ISSUE 2.16

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You Aren't You

Tortured targeted individuals, buying shares in a person, knowing thyself, and monitored cities.

Never one to leave you without music, I bring you a bluesy, funky, non-electronic (gasp!) track, Nathaniel Rateliff & The Night Sweats - Shoe Boot. A good knockin' little track for contemplating yourself, your life, and this issue of Glitchet.


Mind Games: The Tortured Lives of ‘Targeted Individuals’

Targeted individuals are people who believe that they are being directly targeted by hyperfuturistic technology controlled by the government, crime syndicates, or their neighbours. While I'm interested in seeing more studies on electromagnetic hypersensitivity, the claims of TIs do tend to stress even my most woo-woo believability (although perhaps some of them really are targeted). Still, this is a great article and look into the dynamics and psychology of mutual sufferers coming together to find human bonding in scenarios where nobody believes them.


If you’re so smart, why aren’t you rich? Turns out it’s just chance.

Basically: computer model models a model for people with distributions of varying talent, intelligence, etc., then throws luck into the equation. The richest by the end? The luckiest. Nothing to do with talent, intelligence, or anything like it. I do have some misgivings with simplification--you'd better believe the richest are also those most willing to be Machiavellian and ruthless in their pursuit of money or power, and they create their own luck.


Buy A Share Of Mike

This one is absolutely fascinating. Mike Merrill has been living his life for the past 10 years where his weekends and nights are dictated by the decisions of the shareholders who bought literal stock in his life. They unanimously voted for him to answer this interview, although they also barely avoided having him get a vasectomy. His girlfriend crashed his market in order to gain primary control of shares when they had an Exclusive Romantic Agreement, and he hasn't met his 3rd largest shareholder in person. "He could be a serial killer trying to take over my life like the Talented Mr. Ripley… I have no idea. . . This is a man who has more say in my life than my family." This is a fascinating look at capitalism-as-performance art. Also, can you imagine having this conversation with someone you're trying to date? "Listen, I like you, but you need to know that I'm part of a shareholder-driven corporate entity that controls my nights and weekends. And we have decided to ask you out."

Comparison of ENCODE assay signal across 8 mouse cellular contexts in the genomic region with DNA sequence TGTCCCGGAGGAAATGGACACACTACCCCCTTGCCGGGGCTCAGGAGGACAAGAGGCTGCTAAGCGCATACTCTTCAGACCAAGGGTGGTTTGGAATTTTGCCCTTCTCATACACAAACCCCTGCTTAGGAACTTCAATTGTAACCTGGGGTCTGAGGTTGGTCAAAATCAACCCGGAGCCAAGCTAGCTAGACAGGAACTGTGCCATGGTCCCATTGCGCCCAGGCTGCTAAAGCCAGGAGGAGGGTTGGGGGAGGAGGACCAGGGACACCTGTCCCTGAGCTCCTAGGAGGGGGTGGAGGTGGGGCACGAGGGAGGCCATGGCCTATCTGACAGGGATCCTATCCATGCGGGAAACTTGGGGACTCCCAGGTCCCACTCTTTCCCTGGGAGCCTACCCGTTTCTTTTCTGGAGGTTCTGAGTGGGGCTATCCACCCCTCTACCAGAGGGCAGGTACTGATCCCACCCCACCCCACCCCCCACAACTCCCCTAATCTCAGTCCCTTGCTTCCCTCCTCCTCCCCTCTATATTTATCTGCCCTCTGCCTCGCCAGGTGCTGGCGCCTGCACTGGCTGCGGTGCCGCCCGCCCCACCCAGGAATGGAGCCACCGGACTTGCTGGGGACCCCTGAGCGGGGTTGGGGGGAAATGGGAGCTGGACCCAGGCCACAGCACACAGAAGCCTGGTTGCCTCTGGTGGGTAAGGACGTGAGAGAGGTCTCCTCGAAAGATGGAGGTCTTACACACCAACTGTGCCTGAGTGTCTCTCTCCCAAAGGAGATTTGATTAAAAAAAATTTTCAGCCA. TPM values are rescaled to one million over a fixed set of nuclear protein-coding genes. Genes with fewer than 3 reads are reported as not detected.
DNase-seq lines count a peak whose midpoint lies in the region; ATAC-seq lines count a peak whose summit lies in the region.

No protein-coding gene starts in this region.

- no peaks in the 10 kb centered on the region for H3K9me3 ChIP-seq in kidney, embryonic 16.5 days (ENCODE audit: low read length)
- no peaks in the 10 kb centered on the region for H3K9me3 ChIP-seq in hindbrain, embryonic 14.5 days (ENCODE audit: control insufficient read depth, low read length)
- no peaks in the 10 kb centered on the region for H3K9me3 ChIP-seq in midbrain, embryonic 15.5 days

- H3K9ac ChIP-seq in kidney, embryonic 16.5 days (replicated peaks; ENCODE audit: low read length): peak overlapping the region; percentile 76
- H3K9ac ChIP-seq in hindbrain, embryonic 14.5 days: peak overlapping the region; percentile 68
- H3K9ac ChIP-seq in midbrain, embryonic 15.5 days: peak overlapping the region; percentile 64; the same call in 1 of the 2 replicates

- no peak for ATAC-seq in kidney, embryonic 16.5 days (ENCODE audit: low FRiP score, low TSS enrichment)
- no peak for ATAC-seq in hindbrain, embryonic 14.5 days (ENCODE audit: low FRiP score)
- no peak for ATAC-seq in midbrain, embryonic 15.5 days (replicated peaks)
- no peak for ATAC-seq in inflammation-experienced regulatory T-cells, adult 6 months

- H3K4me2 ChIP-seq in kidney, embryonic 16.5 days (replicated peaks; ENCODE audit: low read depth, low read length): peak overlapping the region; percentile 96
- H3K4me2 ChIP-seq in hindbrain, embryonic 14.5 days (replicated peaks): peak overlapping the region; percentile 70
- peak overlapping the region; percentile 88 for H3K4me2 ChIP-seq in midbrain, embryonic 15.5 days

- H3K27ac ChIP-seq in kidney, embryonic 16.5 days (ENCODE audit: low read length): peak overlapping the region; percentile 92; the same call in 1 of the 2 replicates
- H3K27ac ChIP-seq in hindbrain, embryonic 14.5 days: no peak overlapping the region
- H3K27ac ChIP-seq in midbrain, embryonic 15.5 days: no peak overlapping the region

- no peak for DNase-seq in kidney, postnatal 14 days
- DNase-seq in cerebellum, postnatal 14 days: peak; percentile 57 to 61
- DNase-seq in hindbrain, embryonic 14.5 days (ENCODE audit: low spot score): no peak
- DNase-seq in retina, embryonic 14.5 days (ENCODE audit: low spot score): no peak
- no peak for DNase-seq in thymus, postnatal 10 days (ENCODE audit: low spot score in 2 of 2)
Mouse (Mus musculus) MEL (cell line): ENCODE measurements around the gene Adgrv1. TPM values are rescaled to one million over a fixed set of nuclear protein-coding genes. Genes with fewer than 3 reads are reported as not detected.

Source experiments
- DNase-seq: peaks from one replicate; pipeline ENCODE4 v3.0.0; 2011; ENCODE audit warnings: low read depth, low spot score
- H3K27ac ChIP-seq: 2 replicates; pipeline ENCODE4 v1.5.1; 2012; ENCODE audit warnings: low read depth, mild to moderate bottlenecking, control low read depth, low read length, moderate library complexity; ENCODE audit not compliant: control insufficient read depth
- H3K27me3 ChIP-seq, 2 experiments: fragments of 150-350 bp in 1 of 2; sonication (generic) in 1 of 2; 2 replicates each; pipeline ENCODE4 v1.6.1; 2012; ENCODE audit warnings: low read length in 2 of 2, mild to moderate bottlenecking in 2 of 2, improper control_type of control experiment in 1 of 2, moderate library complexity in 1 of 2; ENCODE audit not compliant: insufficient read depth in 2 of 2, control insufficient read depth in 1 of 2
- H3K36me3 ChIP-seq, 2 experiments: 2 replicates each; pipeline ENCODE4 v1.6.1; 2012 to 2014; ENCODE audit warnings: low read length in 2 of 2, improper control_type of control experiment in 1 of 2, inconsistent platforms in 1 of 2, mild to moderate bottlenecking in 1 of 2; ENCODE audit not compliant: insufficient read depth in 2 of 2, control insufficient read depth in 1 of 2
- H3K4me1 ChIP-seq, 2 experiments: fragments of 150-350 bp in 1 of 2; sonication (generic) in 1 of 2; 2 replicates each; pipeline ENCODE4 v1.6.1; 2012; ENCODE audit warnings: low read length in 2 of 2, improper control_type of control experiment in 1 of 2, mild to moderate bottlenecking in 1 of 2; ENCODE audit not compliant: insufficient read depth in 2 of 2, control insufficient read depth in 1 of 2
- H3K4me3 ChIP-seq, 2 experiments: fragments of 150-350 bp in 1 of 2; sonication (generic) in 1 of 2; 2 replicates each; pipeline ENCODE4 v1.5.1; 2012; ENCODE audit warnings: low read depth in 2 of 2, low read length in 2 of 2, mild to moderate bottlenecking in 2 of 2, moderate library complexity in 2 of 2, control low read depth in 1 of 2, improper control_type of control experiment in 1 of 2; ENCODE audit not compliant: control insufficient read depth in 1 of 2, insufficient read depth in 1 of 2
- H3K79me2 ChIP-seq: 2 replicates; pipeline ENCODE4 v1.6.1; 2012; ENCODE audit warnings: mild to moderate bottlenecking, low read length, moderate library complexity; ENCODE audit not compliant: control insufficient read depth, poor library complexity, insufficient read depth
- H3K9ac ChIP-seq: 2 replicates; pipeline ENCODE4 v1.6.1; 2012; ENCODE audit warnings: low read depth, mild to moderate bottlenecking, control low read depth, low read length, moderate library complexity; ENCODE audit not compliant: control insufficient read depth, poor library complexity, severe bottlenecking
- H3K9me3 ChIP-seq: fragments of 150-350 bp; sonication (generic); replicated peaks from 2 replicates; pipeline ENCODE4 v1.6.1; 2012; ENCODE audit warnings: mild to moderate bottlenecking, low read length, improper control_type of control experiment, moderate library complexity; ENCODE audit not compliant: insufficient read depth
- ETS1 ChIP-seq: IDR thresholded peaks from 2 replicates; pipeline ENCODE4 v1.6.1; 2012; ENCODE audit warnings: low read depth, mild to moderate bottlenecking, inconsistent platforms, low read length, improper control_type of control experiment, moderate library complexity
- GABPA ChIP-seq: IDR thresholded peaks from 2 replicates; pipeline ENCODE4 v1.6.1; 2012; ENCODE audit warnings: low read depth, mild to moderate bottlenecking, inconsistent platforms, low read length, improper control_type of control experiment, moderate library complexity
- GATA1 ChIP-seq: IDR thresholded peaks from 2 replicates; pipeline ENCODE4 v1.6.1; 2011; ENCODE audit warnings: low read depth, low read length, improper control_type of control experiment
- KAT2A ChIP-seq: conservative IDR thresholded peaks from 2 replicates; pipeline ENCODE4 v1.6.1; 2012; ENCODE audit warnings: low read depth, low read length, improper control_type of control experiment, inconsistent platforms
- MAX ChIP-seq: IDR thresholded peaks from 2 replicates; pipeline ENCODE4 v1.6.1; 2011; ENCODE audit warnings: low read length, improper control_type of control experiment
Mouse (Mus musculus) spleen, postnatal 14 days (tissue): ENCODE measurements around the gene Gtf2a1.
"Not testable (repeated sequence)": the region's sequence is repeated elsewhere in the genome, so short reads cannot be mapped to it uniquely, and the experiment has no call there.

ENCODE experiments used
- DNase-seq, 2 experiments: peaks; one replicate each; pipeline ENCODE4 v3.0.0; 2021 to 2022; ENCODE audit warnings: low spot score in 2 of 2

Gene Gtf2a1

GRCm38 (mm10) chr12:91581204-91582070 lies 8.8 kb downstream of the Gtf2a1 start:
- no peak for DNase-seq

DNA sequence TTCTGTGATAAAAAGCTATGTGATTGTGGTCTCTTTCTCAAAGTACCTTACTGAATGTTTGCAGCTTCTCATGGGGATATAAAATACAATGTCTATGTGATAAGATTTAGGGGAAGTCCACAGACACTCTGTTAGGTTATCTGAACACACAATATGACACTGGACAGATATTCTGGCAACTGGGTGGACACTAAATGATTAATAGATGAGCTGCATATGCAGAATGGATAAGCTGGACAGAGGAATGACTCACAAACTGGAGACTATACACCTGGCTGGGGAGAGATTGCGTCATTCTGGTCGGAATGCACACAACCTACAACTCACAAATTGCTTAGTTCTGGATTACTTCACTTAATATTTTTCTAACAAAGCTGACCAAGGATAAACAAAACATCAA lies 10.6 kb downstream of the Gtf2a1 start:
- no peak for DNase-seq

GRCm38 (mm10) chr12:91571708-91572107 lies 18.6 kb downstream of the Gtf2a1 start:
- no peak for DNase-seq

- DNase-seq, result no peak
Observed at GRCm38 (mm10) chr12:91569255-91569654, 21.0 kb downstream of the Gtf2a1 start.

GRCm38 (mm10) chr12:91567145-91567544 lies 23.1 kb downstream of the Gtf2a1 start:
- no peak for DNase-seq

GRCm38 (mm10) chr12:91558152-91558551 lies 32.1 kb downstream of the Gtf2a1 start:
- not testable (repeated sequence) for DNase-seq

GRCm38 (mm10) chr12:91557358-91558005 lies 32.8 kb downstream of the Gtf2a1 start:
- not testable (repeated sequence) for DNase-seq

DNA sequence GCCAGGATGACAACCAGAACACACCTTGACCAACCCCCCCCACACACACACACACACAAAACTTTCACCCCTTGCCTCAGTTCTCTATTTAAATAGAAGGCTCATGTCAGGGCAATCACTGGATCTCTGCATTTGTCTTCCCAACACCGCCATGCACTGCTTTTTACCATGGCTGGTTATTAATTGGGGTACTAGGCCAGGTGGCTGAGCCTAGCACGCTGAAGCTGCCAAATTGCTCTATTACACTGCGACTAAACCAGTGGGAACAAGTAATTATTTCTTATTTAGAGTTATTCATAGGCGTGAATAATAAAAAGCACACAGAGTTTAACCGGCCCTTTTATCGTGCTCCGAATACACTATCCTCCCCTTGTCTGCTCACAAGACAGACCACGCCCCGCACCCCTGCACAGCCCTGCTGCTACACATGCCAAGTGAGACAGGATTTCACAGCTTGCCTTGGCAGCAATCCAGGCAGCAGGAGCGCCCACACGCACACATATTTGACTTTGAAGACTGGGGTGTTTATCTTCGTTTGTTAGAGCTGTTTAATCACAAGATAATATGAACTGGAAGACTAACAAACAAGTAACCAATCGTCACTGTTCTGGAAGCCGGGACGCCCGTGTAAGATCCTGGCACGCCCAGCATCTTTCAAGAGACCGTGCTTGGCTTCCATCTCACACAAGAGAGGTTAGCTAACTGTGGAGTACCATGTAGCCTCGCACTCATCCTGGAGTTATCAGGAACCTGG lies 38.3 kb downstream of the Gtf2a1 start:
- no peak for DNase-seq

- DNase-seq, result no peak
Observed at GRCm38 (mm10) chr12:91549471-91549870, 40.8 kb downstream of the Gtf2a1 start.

Way Spurr-Chen, Front End Developer on Glitch Art

Hey, it's me! (I'm not me.) I was interviewed by OTIA, a mag about tech people and the not-tech things they do, which I appreciate. Herein I talk about my background, Glitchet, glitch art, and my overall view on the role it serves in the.. internet? world? idk. One weird thing is that part of their standard is to remove contractions, so I sound a little bit like a strangely irreverent robot. Please either lean into this or stitch my "I am"s into "I'm"s. Thank you.


People Don't Actually Know Themselves Very Well

Studies show that coworkers are often twice as accurate about your personality traits like stability, dependability, friendliness, outgoingness (is that really a word?), and curiosity. What you do know is your own emotional stability, internally. What you don't know better is how assertive you might be in a group discussion, or performance on an IQ and creativity test. We overestimate our generosity, intelligence, amount of bias, and the more objective we think we are the more we tend to discriminate. Ultimately there's some political tie-in into presidential/politician intelligence here but this article is really a vehicle to talk about self awareness and objectivity. Good looking out. Know thyself and all that.


'Living laboratories': the Dutch cities amassing data on oblivious residents

Just a quote for the dystopian qualities at play here: "Lamp-posts have been fitted with wifi-trackers, cameras and 64 microphones that can detect aggressive behaviour and alert police officers to altercations. There has been a failed experiment to change light intensity to alter the mood. The next plan, starting this spring, is to diffuse the smell of oranges to calm people down. The aim? To make Stratumseind a safer place. . . . All the while, data is being collected and stored."